The Eighth Day of Creation
- Author : Horace Freeland Judson
- Publisher : Unknown
- File Size : 18,5 Mb
- Release Date : 2004-01-01
- Genre: Uncategoriezed
- Pages : 714
- ISBN 10 : 8796947853
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This lay history of molecular biology now contains material on some of the principal figures involved, particularly Rosalind Franklin and Erwin Chargaff. The foreword and epilogue sketch the further development of molecular biology into the era of recombinant DNA.
He captures the human as well as the scientific elements in a drama played out for more than two decades in laboratories in Cambridge, England, and Cambridge, Massachusetts, in London and Paris, at Caltech and Cold Spring Harbor. Few books have had such a compelling tale to tell, and its influence on science writing and science history has been profound.
Fans of Percy Jackson will devour this first book in Dianne K. Salerni's time-bending series that combines exciting magic and pulse-pounding suspense. In this riveting fantasy adventure, thirteen-year-old Jax Aubrey discovers a secret eighth day with roots tracing back to Arthurian legend. When Jax wakes up to a world without any people in it, he assumes it's the zombie apocalypse. But when he runs into his eighteen-year-old guardian, Riley Pendare, he learns that he's really in the eighth day—an extra day sandwiched between Wednesday and Thursday. Some people—like Jax and Riley—are Transitioners, able to live in all eight days, while others, including Evangeline, the elusive teenage girl who's been hiding in the house next door, exist only on this special day. And there's a reason Evangeline's hiding. She is a descendant of the powerful wizard Merlin, and there is a group of people who wish to use her in order to destroy the normal seven-day world and all who live in it. Torn between protecting his new friend and saving the entire human race from complete destruction, Jax is faced with an impossible choice. Even with an eighth day, time is running out. Stay tuned for The Inquisitor's Mark, the spellbinding second novel in the Eighth Day series!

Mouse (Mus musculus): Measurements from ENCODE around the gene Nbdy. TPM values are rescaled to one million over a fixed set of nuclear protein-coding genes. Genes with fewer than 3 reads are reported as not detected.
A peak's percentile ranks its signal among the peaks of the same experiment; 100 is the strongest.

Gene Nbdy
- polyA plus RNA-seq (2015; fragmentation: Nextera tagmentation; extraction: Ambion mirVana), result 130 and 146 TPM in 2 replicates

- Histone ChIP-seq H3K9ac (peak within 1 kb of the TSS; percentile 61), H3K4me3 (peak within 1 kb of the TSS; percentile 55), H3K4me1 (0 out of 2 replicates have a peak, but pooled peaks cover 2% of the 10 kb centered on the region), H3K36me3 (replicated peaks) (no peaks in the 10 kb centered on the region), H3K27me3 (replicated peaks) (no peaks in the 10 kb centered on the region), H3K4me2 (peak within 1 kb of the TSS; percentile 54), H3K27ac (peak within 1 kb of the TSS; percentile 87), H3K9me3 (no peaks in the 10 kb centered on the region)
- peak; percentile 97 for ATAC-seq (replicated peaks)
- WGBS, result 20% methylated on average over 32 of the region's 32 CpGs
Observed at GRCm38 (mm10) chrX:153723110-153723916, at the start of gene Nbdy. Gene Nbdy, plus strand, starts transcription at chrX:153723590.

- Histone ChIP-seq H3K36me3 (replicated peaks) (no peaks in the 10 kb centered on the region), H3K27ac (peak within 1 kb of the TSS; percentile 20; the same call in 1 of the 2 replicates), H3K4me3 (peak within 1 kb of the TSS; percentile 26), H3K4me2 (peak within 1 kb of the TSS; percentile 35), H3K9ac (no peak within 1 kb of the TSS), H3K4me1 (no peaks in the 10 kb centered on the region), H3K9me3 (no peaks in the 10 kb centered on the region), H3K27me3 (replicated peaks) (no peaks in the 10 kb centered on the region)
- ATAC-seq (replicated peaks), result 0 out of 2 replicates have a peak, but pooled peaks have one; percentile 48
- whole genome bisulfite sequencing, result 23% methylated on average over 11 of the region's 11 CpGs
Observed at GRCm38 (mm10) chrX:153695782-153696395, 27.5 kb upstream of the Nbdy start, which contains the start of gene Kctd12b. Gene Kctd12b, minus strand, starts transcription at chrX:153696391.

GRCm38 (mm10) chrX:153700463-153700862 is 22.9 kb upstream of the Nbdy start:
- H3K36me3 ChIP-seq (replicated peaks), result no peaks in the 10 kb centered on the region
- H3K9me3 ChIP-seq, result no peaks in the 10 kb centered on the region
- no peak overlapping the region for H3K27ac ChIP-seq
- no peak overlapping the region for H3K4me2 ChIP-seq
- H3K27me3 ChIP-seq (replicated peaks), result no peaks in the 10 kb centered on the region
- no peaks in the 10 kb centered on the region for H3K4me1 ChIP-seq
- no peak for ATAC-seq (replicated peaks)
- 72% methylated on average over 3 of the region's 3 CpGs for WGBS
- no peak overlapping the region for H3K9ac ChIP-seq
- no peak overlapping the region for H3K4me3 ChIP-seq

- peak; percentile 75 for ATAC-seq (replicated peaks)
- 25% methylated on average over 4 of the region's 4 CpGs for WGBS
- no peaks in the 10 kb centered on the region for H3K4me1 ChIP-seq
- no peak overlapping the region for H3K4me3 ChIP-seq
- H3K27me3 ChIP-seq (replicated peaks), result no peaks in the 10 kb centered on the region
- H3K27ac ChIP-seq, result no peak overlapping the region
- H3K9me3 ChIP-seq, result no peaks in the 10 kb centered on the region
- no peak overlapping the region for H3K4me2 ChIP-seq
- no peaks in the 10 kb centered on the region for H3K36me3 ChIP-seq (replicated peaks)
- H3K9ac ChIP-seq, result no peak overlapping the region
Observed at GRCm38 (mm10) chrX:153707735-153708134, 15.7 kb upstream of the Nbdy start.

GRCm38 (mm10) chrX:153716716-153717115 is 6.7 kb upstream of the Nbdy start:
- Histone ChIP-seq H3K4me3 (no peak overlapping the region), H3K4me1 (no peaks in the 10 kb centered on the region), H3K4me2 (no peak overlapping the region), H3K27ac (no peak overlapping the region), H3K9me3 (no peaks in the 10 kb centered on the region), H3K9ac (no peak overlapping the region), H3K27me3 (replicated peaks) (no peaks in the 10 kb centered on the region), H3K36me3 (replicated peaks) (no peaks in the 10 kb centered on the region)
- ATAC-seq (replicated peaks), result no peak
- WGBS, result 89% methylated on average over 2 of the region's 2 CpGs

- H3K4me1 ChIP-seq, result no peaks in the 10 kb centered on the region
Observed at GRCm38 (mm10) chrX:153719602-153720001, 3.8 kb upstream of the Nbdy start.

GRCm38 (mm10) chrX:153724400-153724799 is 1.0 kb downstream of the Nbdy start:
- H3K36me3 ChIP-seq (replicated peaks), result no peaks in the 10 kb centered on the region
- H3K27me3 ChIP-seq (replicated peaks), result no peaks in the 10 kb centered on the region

Can I get a “ramen” from the congregation?! Behold the Church of the Flying Spaghetti Monster (FSM), today’s fastest growing carbohydrate-based religion. According to church founder Bobby Henderson, the universe and all life within it were created by a mystical and divine being: the Flying Spaghetti Monster. What drives the FSM’ s devout followers, a.k.a. Pastafarians? Some say it’s the assuring touch from the FSM’s “noodly appendage.” Then there are those who love the worship service, which is conducted in pirate talk and attended by congregants in dashing buccaneer garb. Still others are drawn to the Church’s flimsy moral standards, religious holidays every Friday, or the fact that Pastafarian heaven is way cooler: Does your heaven have a Stripper Factory and a Beer Volcano? Intelligent Design has finally met its match—and it has nothing to do with apes or the Olive Garden of Eden. Within these pages, Bobby Henderson outlines the true facts– dispelling such malicious myths as evolution (“only a theory”), science (“only a lot of theories”), and whether we’re really descended from apes (fact: Humans share 95 percent of their DNA with chimpanzees, but they share 99.9 percent with pirates!) See what impressively credentialed top scientists have to say: “If Intelligent Design is taught in schools, equal time should be given to the FSM theory and the non-FSM theory.” –Professor Douglas Shaw, Ph.D. “Do not be hypocritical. Allow equal time for other alternative ‘theories’ like FSMism, which is by far the tastier choice.” –J. Simon, Ph.D. “In my scientific opinion, when comparing the two theories, FSM theory seems to be more valid than classic ID theory.” –Afshin Beheshti, Ph.D. Read the book and decide for yourself!